The Seattle Pilots were an American professional baseball team based in Seattle, Washington during the 1969 Major League Baseball season. During their single-season existence, the Pilots played their home games at Sick's Stadium and were a member of the West Division of Major League Baseball's American League. On April 1, 1970, the franchise moved to Milwaukee, Wisconsin and became the Milwaukee Brewers.

Kansas City Royals Major League Baseball franchise in Kansas City, Missouri, United States

The Kansas City Royals are an American professional baseball team based in Kansas City, Missouri. They compete in Major League Baseball (MLB) as a member team of the American League (AL) Central division. The team was founded as an expansion franchise in 1969, and has participated in four World Series, winning in 1985 and 2015, and losing in 1980 and 2014.

San Diego Padres Baseball Team and Major League Baseball franchise in San Diego, California, United States

The San Diego Padres are an American professional baseball team based in San Diego, California. They compete in Major League Baseball (MLB) as a member club of the National League (NL) West division. Founded in 1969, the Padres have won two NL pennants — in 1984 and 1998, losing in the World Series both years. As of 2018, they have had 14 winning seasons in franchise history. The Padres are one of two Major League Baseball teams in California to originate from that state; the Athletics were originally from Philadelphia, and the Dodgers and Giants are originally from two New York City boroughs – Brooklyn and Manhattan, respectively. The Padres are the only MLB team that does not share its city with another franchise in the four major American professional sports leagues. The Padres are the only major professional sports franchise to be located in San Diego, following the relocation of the Chargers to Los Angeles in 2017. They are also the only franchise in the MLB not to have a no-hitter, having gone 8020 games without throwing one, a major league record to begin a franchise.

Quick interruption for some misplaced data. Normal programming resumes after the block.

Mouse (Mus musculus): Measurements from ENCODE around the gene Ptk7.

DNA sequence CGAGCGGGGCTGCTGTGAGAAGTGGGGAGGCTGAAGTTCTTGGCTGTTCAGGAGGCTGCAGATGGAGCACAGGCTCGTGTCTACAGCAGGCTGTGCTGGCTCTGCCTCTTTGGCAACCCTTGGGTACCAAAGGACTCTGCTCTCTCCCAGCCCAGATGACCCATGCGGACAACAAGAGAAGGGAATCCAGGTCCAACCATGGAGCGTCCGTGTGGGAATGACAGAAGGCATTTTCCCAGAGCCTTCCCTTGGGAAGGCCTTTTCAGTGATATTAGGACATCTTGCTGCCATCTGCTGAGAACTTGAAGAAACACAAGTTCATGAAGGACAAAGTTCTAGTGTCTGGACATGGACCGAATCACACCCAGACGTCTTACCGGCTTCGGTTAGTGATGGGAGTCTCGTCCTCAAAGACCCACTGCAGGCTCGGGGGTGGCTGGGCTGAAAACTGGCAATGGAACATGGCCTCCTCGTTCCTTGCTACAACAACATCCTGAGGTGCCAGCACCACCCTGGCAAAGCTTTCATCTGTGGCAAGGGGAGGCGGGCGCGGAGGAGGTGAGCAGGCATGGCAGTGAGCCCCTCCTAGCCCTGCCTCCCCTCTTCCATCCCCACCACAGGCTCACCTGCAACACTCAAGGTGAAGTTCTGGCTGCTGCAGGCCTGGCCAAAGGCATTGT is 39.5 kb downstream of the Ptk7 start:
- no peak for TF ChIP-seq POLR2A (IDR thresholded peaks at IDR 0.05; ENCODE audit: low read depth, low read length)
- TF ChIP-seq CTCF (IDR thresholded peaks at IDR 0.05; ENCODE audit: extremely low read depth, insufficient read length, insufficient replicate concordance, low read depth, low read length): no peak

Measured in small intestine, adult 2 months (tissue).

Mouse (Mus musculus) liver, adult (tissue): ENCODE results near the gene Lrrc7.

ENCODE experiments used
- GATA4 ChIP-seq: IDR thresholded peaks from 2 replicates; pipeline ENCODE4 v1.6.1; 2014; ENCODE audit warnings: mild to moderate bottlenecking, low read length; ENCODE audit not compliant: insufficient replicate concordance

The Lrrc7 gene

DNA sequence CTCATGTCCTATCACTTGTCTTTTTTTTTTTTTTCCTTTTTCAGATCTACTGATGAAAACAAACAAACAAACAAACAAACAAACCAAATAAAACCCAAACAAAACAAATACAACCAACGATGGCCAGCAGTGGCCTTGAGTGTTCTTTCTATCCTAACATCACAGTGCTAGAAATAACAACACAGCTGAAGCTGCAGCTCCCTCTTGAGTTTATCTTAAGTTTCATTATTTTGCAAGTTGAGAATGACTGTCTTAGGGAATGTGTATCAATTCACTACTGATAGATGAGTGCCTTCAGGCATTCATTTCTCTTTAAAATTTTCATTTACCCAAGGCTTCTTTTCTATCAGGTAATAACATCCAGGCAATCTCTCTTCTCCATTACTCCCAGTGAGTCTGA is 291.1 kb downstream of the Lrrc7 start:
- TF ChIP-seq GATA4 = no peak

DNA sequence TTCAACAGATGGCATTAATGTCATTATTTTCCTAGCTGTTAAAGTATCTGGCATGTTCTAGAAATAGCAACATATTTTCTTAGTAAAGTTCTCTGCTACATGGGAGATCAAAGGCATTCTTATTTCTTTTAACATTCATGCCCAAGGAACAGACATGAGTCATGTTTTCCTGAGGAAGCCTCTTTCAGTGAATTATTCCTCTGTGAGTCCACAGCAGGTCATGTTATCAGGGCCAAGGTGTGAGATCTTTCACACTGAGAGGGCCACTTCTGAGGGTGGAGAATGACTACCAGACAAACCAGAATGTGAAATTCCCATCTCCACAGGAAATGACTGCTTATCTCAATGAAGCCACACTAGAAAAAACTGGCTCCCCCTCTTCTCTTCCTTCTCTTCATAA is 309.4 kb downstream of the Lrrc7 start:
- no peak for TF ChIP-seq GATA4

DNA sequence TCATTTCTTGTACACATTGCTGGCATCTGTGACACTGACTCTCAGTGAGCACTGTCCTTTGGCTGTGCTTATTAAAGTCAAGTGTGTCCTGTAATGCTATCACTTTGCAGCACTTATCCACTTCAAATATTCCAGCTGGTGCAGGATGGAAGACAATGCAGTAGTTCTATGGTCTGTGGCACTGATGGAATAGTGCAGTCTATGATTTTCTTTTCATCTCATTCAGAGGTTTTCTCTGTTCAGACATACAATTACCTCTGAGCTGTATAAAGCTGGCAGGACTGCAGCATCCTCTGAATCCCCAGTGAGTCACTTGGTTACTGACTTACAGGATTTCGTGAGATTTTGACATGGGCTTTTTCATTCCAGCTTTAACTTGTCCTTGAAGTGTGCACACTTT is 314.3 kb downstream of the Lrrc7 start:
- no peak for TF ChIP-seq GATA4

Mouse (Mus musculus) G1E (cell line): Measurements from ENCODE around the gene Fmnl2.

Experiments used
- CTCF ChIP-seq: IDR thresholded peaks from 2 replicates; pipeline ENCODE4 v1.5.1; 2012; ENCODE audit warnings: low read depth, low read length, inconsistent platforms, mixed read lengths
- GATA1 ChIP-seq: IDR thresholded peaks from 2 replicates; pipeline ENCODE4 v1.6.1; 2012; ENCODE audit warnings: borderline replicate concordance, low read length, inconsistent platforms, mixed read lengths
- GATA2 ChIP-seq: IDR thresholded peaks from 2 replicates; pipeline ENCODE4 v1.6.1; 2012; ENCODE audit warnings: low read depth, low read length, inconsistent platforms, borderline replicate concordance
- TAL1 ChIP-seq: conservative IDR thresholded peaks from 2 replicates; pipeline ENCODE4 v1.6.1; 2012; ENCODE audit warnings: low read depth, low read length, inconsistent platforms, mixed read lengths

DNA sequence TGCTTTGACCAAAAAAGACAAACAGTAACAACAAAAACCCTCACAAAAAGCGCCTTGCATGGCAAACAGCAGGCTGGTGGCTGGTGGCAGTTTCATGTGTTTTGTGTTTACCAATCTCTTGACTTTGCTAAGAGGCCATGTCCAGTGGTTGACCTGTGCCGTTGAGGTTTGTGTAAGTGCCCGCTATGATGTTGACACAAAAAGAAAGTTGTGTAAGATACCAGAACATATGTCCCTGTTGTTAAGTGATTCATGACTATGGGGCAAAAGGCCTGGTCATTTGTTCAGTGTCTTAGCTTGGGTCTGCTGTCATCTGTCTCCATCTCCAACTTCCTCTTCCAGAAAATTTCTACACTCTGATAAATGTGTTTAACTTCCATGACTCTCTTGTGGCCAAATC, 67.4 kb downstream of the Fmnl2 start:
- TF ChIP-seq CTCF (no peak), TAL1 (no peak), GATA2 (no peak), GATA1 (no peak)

The majority-share owner was by Charles Bronfman, a major shareholder in Seagram. Named after the Expo 67 World's Fair, the Expos' initial home was Jarry Park. Managed by Gene Mauch, the team lost 110 games in their first season, coincidentally matching the Padres' inaugural win–loss record, and continued to struggle during their first decade with sub-.500 seasons.

Starting in 1977, the team's home venue was Montreal's Olympic Stadium, built for the 1976 Summer Olympics. Two years later, the team won a franchise-high 95 games, finishing second in the National League East. The Expos began the 1980s with a core group of young players, including catcher Gary Carter, outfielders Tim Raines and Andre Dawson, third baseman Tim Wallach, and pitchers Steve Rogers and Bill Gullickson. The team won its only division championship in the strike-shortened split season of 1981, ending its season with a three games to two loss to the Los Angeles Dodgers in the National League Championship Series.

The team spent most of the 1980s in the middle of the NL East pack, finishing in third or fourth place in eight out of nine seasons from 1982 to 1990. Buck Rodgers was hired as manager before the 1985 season and guided the Expos to a .500 or better record five times in six years, with the highlight coming in 1987, when they won 91 games. They finished third, but were just four games behind the division-winning Cardinals.